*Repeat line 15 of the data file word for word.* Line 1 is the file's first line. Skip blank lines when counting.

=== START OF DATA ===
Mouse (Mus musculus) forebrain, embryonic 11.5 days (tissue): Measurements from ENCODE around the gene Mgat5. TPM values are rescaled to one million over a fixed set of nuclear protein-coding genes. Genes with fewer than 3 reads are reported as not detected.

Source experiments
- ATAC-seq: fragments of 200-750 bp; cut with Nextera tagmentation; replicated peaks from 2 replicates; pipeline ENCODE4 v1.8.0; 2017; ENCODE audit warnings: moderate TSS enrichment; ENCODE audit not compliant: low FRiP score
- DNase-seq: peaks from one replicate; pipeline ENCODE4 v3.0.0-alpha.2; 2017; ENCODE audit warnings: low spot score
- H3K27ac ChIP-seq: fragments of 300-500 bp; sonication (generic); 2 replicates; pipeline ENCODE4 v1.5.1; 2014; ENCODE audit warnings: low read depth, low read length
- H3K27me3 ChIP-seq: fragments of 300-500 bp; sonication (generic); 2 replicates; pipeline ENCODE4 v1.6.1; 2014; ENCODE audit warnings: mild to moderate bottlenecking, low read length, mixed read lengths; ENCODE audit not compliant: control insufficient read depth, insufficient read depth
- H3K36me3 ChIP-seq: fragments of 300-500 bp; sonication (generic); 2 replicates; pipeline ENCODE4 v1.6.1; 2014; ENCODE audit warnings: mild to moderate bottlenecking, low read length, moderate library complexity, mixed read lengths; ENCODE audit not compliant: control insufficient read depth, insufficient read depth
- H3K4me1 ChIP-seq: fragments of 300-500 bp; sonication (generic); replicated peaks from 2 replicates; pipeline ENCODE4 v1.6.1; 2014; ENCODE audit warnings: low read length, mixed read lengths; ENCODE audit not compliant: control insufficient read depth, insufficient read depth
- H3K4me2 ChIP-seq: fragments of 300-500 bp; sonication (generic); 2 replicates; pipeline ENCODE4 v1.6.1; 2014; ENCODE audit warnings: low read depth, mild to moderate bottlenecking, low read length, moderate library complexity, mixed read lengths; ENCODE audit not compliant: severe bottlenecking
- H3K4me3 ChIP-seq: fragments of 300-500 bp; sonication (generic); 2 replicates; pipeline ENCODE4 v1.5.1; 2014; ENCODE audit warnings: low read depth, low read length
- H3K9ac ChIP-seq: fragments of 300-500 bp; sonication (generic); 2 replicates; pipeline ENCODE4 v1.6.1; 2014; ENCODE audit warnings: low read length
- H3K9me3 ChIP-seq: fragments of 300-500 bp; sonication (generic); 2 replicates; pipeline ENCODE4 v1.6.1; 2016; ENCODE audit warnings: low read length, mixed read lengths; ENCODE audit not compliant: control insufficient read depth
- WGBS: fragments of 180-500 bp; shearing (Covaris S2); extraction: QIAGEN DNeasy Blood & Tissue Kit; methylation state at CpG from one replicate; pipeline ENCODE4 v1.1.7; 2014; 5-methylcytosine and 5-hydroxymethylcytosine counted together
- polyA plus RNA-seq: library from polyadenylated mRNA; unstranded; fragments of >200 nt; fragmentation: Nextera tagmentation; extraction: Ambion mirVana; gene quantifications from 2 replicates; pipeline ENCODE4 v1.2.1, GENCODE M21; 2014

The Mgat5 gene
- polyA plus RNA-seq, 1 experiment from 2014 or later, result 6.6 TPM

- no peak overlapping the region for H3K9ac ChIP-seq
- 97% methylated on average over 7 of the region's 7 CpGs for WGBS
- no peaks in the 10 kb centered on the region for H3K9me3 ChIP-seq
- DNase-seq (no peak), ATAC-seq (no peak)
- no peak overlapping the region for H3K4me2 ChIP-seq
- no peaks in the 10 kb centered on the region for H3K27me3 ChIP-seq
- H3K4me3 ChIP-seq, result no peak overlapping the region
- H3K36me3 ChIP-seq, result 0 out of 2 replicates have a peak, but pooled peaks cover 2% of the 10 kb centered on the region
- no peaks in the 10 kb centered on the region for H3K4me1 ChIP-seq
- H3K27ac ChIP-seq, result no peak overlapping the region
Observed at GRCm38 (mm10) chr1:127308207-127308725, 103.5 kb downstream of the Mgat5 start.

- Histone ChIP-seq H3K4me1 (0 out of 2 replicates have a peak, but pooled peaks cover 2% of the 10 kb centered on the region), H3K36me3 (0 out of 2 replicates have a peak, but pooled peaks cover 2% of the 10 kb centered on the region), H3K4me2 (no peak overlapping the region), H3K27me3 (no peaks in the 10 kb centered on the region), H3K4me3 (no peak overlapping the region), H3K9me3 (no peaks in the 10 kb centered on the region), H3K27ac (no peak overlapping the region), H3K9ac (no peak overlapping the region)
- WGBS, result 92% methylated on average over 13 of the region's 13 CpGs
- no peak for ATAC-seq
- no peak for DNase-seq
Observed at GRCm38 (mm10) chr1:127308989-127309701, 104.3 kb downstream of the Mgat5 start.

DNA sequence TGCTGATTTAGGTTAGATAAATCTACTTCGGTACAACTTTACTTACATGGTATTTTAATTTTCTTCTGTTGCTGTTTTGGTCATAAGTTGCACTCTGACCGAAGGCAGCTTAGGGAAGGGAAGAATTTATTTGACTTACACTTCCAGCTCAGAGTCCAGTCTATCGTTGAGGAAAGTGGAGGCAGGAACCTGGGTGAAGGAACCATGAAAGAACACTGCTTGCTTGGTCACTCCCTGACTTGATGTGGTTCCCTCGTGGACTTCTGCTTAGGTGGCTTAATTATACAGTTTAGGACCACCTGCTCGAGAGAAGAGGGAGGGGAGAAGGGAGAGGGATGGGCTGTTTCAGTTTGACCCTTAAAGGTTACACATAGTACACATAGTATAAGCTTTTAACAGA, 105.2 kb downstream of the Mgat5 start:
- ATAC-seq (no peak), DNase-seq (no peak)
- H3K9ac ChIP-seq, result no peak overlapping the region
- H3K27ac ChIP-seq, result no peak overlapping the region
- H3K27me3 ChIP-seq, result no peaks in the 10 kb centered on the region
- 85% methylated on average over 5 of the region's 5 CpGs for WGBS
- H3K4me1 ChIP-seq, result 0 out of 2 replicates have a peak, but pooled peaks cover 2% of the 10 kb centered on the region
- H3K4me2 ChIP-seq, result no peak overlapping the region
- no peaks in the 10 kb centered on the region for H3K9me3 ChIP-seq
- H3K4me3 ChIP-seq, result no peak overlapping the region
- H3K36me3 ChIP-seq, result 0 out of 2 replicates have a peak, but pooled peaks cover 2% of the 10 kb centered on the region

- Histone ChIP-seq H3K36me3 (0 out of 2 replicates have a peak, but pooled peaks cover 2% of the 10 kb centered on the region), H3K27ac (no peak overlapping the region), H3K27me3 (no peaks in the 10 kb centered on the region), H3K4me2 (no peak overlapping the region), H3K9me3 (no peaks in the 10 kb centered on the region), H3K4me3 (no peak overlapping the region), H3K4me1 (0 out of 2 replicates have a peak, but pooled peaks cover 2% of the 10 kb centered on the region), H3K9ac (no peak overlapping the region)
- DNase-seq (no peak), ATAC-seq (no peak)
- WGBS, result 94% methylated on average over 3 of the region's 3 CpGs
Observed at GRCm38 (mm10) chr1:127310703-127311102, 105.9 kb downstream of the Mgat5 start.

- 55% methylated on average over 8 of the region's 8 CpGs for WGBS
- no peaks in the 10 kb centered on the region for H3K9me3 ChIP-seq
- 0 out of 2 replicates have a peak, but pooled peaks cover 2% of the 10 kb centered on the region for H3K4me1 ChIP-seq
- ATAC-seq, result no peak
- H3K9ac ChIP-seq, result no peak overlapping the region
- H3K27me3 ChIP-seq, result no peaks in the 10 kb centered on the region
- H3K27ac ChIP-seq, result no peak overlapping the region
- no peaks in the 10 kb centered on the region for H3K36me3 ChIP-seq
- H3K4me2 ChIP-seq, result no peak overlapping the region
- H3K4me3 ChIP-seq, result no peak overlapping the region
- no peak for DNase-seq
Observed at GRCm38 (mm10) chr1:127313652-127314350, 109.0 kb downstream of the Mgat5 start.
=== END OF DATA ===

The Mgat5 gene